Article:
Rising Tensions Between the U.S. and Iran           


On Wednesday 15th May 2019, the U.S. State Department released an urgent message calling all “non-emergency” U.S. government employees to leave Iraq. U.S. citizens were advised not to travel to Iraq because of the “high risk of violence and kidnapping.”

This order was given amidst rising tensions between the U.S. and Iran after four oil vessels were attacked at the mouth of the Persian Gulf the previous weekend. The U.S. suspects Iran of being behind the attacks. As a result, the U.S. has tightened sanctions against Iran and mobilized an aircraft carrier, bombers and an antimissile battery to the gulf.

Secretary of State Mike Pompeo made an unannounced trip to Iraq on Tuesday May 14th to meet with Prime Minister Adil Abd al-Mahdi, President Barham Salih, and other prominent officials.

Regarding the meeting, Pompeo told CNN that the officials “provided assurances that they understood that [the safety of Americans in Iraq] was their responsibility.” This was an interesting comment, given that the following day U.S. affiliated people were told to leave Iraq.

So why are U.S. citizens being advised to leave Iraq if all of the increased animosity has been with Iran? Though Iraq and Iran once harboured negative sentiments for one another, the two nations have become reliant on each other both politically and economically. Following Saddam Hussein’s ousting in 2003 and the rise of a Shiite-led government, the Iraqi government has seen political groups with connections to pro-Iran Popular Mobilization Forces, gain influence. In addition, economic relations have prospered between the two regions. As a result, the U.S. and Iran have been  in direct competition for gaining political and economic influence over Iraq.

Following the State Department’s announcement directing non-emergency U.S. citizens to evacuate Iraq, the reason for the urgency of the message became evident. On Sunday May 19th, a rocket hit Baghdad’s Green Zone half a kilometre away from the U.S. embassy. A State Department official told Reuters, “We will hold Iran responsible if any such attacks are conducted by its proxy militia forces and will respond to Iran accordingly.” The attack was claimed by a new group entitled “Operations of Shahid Ali al-Mansour.” The group suggested that the attack was in response to Trump’s release of Michael Behenna, convicted of killing an Iraqi prisoner, in May.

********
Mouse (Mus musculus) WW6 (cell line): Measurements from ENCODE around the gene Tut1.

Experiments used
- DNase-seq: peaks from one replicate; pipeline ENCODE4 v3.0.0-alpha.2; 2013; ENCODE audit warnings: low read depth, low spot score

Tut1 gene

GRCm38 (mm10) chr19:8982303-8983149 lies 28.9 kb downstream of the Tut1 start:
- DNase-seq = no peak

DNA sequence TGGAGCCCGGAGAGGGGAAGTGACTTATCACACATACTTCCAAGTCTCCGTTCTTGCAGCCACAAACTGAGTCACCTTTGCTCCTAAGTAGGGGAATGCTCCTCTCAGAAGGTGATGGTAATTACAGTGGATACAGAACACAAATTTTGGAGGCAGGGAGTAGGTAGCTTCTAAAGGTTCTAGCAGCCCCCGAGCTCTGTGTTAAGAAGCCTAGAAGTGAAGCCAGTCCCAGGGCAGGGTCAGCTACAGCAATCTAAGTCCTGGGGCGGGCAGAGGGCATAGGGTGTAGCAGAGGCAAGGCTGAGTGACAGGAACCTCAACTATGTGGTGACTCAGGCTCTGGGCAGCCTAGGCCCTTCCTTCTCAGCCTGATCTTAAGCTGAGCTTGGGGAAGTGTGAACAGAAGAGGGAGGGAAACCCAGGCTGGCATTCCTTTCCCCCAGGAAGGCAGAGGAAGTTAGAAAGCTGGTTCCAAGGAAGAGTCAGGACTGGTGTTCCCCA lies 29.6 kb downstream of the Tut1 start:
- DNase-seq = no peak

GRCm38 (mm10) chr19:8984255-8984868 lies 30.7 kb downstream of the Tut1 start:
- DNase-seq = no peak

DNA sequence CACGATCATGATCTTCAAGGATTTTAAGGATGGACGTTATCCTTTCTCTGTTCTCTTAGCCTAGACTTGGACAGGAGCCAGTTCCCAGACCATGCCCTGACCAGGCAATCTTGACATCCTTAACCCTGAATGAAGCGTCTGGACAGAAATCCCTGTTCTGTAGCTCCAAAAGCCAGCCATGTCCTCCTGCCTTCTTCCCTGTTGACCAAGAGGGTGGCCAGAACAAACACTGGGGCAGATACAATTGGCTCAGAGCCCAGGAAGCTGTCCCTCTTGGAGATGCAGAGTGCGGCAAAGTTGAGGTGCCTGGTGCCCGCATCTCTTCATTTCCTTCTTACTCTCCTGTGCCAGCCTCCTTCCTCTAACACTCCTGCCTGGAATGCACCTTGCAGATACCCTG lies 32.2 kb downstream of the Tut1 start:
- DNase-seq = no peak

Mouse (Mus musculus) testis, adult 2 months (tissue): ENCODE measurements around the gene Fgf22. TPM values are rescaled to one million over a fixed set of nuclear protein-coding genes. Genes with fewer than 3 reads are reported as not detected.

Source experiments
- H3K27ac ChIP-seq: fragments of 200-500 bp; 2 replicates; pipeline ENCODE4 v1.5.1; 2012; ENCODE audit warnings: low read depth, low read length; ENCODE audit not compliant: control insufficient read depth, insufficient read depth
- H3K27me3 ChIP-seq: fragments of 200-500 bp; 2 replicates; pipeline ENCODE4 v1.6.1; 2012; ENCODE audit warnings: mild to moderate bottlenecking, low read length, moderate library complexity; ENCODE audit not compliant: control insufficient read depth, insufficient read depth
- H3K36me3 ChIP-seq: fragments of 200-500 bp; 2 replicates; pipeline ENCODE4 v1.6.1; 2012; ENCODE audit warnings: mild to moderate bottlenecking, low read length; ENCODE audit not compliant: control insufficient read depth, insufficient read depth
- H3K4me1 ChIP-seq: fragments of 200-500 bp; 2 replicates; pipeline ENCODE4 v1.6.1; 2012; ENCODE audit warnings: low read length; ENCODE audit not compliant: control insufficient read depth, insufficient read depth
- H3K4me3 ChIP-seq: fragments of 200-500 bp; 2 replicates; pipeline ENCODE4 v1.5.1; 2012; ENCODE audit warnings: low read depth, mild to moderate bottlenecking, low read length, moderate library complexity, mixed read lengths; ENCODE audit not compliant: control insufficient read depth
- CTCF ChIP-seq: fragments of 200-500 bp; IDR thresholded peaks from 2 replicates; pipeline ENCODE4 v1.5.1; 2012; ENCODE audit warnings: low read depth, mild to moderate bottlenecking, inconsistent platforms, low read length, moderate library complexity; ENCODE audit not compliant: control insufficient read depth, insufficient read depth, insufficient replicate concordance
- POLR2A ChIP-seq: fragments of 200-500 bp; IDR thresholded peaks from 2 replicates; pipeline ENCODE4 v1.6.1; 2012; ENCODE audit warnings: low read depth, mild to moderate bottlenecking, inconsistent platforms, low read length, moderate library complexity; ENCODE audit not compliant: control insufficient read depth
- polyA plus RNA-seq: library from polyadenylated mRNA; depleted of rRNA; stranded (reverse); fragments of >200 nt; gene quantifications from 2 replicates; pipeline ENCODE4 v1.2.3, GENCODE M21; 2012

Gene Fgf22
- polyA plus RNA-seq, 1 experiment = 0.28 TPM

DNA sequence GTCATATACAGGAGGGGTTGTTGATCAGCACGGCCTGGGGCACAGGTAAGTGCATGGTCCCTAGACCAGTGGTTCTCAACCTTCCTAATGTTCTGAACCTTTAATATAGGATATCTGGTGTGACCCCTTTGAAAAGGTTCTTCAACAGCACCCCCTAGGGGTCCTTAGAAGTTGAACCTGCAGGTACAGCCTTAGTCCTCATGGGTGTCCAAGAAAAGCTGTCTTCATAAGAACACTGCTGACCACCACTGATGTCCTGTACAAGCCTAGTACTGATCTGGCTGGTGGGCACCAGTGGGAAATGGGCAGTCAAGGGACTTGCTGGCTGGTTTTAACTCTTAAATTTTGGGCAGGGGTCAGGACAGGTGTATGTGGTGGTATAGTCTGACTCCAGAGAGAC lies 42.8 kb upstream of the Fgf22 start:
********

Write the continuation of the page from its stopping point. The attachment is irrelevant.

As reported by Ali Mamouri in Al-Monitor, on May 13th, Nasr al-Shemmary, the Assistant Secretary General of Harakat Hezbollah al-Nujaba, made it clear that the Popular Mobilization Groups in Iraq were ready to target U.S. forces as appropriate. Al- Shemmary added that “Confrontation with the United States will stop only when it is eliminated from the region, along with the Zionist entity.”

This announcement was likely a primary reason for the U.S’ removal of all non-emergency citizens from the U.S. embassy in Baghdad and consulate in Erbil. Prominent Iraqi leaders say the Popular Mobilization Groups operate independently of the Iraqi government and are working to avoid any conflict on Iraqi soil. On Monday, the leader of the largest parliamentary bloc in Iraq (the Sairoon alliance), said, “I’m against fueling war between Iran and America, and I’m against putting Iraq in this war and making it a battlefield for the Iranian-American conflict.” Shortly after, he added, “Any party that pushes Iraq into war and makes it a battlefield will be an enemy of the Iraqi people.”